The first excavation season involved a team of 13 archaeologists who were assigned to different fronts. The following is a short biography of each of the archaeologists of the project. In parentheses we indicated the seasons in which they participated.
Sarah Baitzel (2015)
Sarah is an archaeologist specializing in mortuary archaeology in the pre-Columbian Andes. Since 2004, she has worked in various coastal desert sites in the southern and northern regions of Peru, excavating and analyzing burial contexts associated with the Tiwanaku (A.D. 500-1100) and other cultures. She received her B.A. in Anthropology from the University of California Santa Barbara and her M.A. and Ph.D. in Anthropology from the University of California San Diego. Her research interests include funerary rituals, material studies (especially textiles and ceramics), bioarchaeology, social identity, and Andean archaeology.
To gain a comparative perspective on the development of early states and urban societies in other regions of the Americas, she joined the Plaza of the Columns Project at Teotihuacan in 2015 where she came to appreciate the site of Teotihuacan for its rich history, culture, and cuisine of central Mexico.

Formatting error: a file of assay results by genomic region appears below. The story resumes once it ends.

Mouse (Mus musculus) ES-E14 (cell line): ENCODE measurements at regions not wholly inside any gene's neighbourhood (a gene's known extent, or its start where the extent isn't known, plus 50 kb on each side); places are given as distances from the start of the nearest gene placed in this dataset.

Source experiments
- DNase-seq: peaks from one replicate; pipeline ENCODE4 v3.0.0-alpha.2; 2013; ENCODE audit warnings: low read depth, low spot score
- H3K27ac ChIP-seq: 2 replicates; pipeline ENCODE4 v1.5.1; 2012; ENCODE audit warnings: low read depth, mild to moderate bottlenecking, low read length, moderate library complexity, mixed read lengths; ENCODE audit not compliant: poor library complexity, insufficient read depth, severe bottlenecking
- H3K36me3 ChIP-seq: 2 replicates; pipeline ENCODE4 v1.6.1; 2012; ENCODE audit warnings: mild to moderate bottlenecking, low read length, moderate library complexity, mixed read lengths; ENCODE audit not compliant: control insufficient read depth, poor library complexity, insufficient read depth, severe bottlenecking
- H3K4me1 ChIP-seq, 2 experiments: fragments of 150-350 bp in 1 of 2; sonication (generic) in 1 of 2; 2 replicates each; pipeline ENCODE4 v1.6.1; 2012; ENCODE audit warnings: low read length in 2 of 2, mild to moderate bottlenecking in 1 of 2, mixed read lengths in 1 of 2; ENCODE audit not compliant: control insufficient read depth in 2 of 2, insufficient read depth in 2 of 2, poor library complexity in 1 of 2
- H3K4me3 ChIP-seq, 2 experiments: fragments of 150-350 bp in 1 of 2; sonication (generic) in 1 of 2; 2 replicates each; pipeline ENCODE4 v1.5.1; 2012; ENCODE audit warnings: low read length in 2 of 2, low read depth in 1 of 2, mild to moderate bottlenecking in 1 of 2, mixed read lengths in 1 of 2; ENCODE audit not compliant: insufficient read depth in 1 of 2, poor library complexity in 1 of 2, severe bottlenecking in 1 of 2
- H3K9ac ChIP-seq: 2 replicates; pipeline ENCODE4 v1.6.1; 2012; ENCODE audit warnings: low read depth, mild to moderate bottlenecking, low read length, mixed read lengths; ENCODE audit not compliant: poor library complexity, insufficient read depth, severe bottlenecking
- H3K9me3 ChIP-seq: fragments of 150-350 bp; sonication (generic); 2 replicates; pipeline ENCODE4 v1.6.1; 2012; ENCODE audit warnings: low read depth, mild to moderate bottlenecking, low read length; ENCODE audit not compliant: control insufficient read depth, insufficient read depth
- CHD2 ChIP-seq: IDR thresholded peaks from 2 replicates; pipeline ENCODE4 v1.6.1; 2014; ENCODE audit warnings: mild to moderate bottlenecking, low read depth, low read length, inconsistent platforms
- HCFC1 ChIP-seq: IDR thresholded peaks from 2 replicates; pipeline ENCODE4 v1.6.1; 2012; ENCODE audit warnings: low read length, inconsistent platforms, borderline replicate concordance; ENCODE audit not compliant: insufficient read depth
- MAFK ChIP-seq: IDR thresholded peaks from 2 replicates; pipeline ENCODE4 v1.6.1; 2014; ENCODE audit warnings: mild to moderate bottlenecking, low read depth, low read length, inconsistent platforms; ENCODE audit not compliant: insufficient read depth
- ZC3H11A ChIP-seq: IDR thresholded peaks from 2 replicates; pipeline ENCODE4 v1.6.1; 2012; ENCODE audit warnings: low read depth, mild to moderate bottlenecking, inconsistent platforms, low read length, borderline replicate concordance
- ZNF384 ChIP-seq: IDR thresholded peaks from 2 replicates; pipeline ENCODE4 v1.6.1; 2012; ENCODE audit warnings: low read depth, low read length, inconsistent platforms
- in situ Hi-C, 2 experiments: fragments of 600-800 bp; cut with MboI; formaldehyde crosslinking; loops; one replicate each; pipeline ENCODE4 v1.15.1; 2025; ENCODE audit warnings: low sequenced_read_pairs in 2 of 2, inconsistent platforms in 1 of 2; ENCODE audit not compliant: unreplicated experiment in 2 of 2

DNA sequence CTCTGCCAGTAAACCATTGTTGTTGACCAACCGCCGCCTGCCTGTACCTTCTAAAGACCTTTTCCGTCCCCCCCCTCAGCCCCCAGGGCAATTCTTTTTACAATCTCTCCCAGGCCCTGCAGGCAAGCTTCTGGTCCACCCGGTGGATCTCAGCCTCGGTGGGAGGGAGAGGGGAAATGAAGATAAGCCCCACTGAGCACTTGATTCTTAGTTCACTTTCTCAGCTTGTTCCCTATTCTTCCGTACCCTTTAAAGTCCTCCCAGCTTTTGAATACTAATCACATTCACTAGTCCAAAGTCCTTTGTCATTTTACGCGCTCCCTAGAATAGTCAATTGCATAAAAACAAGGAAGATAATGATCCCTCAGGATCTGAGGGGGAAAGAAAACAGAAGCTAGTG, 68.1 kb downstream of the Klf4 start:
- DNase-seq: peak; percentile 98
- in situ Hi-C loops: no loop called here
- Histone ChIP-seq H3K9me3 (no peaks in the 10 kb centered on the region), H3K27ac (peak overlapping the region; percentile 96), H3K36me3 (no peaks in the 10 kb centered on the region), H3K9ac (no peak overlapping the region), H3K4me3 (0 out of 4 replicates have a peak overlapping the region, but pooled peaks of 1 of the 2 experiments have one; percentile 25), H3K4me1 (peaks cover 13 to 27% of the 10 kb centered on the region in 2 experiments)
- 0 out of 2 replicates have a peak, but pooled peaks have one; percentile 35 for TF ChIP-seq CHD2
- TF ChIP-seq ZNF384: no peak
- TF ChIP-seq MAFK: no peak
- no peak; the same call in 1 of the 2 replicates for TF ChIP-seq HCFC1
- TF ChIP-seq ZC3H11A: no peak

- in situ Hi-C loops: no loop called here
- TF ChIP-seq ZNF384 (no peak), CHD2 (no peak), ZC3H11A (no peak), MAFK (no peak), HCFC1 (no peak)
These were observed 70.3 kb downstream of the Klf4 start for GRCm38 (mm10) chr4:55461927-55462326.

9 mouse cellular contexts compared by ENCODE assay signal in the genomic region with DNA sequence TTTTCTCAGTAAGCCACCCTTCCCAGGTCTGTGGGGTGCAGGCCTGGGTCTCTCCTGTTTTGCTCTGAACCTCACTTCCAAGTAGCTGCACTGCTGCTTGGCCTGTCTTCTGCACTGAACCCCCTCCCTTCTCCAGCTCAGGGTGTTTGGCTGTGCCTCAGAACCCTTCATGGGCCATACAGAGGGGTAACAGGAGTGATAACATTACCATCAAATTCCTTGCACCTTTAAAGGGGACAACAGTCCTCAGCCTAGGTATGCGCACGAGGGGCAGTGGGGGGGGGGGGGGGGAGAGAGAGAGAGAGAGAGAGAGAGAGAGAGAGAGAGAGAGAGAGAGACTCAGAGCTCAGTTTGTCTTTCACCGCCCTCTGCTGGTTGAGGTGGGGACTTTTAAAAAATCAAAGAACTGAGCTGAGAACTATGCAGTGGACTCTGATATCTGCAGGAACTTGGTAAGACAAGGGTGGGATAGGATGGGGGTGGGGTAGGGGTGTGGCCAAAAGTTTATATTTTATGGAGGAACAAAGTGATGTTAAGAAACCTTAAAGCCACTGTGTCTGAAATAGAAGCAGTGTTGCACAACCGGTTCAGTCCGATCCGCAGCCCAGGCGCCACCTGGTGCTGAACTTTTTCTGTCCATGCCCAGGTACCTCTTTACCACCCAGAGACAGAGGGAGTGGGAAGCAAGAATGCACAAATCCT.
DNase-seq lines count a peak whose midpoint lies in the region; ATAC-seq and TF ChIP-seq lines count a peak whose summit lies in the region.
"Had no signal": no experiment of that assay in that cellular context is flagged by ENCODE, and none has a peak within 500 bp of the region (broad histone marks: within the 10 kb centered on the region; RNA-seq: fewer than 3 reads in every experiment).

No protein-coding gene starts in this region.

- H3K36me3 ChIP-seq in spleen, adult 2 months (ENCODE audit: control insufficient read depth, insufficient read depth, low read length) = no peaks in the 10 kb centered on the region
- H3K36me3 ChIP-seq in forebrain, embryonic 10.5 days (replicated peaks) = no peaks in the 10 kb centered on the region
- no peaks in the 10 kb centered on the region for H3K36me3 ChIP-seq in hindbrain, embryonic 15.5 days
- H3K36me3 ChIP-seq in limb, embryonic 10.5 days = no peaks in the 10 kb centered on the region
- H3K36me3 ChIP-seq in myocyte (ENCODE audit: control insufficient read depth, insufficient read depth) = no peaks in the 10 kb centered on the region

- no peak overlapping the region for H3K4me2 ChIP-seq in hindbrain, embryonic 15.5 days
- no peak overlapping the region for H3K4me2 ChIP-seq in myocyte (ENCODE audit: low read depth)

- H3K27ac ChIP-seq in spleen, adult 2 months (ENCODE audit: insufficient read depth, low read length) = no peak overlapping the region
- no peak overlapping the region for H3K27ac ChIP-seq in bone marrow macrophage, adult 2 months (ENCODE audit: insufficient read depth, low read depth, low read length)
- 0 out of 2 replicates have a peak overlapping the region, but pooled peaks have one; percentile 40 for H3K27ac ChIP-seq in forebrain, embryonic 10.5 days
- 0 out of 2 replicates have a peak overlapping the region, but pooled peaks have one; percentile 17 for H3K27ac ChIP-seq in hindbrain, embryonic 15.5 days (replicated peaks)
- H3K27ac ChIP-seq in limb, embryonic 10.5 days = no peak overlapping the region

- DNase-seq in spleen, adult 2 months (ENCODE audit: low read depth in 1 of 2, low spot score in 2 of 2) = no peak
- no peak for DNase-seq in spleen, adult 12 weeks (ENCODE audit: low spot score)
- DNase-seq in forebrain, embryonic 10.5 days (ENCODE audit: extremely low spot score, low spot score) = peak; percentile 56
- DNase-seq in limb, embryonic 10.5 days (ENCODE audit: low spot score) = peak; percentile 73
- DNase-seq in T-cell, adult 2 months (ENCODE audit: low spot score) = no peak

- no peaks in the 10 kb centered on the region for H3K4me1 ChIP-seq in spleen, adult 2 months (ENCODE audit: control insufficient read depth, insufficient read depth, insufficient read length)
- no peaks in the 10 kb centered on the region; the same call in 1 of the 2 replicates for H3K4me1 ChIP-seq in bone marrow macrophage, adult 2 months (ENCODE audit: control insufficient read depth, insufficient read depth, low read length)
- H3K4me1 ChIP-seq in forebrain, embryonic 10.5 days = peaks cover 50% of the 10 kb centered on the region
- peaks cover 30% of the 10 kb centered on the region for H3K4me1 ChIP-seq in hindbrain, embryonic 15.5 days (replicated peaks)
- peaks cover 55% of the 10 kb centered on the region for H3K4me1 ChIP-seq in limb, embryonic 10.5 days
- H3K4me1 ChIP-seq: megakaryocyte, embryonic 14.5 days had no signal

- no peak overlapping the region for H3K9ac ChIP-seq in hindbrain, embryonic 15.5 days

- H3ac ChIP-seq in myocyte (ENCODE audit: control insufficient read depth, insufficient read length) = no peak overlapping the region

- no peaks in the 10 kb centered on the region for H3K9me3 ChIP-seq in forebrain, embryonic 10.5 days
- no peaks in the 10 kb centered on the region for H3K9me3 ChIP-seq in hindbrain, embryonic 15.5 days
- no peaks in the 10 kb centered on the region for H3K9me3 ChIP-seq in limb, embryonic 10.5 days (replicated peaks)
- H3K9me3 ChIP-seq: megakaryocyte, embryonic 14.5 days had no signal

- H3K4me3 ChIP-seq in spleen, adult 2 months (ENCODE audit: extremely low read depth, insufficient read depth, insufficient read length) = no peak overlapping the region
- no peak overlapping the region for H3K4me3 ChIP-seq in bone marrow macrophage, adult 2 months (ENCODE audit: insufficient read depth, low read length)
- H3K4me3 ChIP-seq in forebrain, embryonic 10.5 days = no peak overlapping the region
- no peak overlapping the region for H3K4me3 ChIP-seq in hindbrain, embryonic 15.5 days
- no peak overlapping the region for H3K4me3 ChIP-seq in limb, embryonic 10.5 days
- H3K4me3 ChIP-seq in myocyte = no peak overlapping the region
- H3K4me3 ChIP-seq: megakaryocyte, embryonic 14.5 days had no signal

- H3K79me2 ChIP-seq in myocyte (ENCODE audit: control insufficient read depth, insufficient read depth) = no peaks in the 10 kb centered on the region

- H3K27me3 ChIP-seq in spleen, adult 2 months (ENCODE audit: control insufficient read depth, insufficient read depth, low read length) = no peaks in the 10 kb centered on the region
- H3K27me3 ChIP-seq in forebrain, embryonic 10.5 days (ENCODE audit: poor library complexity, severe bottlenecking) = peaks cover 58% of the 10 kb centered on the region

Teresa Hsu (2015)
Teresa is manager for the Program in Human Ecology and Archaeobiology at the National Museum of Natural History, Smithsonian Institution. She received her Master’s degree in Osteoarchaeology at the University of Southampton, England, where she conducted research using ancient DNA from Pleistocene guanacos of South America. Besides her work on megafauna extinction of camelids and equids across the Western Hemisphere, she has experience in analyzing osteological material from archaeological sites in the Old World (e.g., Hallan Çemi in Turkey) and coastal sites in Hawaii, Alaska, Oregon, as well as Papua New Guinea. Her background and expertise continue to span across a number of disciplines including forensic anthropology, human skeletal biology, animal domestication, as well as comparative and functional morphology.
Teresa has worked with the Smithsonian Institution since 2011 on the organization, conservation, and management of the PHEA’s collections of modern, archaeological, and paleontological skeletal remains and artifacts. She joined the project in 2015, assisting with the excavations of Front C and initial management of artifact processing at Casa del Rio. With her background in conservation and osteology, she helped curate maxilla necklaces from previous excavations at Teotihuacan as well as processed skeletons for a new comparative osteological collection for the project.